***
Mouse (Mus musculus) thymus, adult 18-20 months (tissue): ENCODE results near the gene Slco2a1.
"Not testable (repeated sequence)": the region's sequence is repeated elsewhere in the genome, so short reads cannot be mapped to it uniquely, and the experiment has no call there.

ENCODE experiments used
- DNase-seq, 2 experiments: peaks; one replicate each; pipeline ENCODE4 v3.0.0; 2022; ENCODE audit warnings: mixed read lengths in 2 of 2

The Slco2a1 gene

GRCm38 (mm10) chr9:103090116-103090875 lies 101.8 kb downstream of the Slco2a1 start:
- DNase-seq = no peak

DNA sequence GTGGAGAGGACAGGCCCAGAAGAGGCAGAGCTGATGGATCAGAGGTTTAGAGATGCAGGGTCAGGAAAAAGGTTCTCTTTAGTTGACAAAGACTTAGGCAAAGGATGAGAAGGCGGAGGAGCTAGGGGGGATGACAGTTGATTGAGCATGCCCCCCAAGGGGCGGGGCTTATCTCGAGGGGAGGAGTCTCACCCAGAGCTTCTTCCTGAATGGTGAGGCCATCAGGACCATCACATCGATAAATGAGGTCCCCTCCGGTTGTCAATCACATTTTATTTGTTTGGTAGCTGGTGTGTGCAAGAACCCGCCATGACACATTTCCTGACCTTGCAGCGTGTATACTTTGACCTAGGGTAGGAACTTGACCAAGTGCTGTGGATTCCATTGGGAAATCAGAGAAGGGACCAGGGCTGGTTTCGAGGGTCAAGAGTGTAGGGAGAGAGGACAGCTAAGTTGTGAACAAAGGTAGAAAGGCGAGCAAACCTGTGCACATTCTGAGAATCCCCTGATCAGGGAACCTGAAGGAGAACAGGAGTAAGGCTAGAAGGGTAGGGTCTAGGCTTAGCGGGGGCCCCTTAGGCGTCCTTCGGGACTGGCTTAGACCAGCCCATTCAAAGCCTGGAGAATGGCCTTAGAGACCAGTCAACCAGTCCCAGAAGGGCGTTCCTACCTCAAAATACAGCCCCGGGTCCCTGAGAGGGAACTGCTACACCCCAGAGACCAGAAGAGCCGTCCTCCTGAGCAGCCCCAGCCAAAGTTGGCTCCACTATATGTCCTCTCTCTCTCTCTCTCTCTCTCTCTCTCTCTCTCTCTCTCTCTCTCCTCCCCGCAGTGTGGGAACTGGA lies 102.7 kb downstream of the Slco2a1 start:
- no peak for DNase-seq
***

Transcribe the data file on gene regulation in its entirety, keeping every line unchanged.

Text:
Mouse (Mus musculus) thymus, adult 18-20 months (tissue): ENCODE results near the gene Slco2a1.
"Not testable (repeated sequence)": the region's sequence is repeated elsewhere in the genome, so short reads cannot be mapped to it uniquely, and the experiment has no call there.

ENCODE experiments used
- DNase-seq, 2 experiments: peaks; one replicate each; pipeline ENCODE4 v3.0.0; 2022; ENCODE audit warnings: mixed read lengths in 2 of 2

The Slco2a1 gene

GRCm38 (mm10) chr9:103090116-103090875 lies 101.8 kb downstream of the Slco2a1 start:
- DNase-seq = no peak

DNA sequence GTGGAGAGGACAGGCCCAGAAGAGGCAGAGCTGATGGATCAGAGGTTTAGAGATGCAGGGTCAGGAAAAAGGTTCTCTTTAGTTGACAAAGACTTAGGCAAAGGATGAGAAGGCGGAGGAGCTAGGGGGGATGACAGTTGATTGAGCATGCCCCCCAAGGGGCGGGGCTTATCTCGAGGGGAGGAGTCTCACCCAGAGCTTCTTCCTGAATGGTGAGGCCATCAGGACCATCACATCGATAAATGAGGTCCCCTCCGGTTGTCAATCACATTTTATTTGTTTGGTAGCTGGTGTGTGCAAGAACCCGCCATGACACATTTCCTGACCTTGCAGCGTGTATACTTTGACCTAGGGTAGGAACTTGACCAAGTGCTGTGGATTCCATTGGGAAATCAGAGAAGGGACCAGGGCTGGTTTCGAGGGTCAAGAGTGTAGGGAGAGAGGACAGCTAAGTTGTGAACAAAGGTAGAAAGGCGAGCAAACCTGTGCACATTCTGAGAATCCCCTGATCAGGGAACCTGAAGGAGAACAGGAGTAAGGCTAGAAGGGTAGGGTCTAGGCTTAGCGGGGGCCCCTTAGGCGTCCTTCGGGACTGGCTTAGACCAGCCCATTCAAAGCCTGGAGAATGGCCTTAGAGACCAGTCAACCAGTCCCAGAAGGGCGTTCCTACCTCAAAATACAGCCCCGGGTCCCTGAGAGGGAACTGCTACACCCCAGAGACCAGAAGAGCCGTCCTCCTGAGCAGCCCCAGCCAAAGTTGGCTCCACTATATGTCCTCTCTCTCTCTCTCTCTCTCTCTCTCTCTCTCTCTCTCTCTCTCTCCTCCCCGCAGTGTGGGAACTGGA lies 102.7 kb downstream of the Slco2a1 start:
- no peak for DNase-seq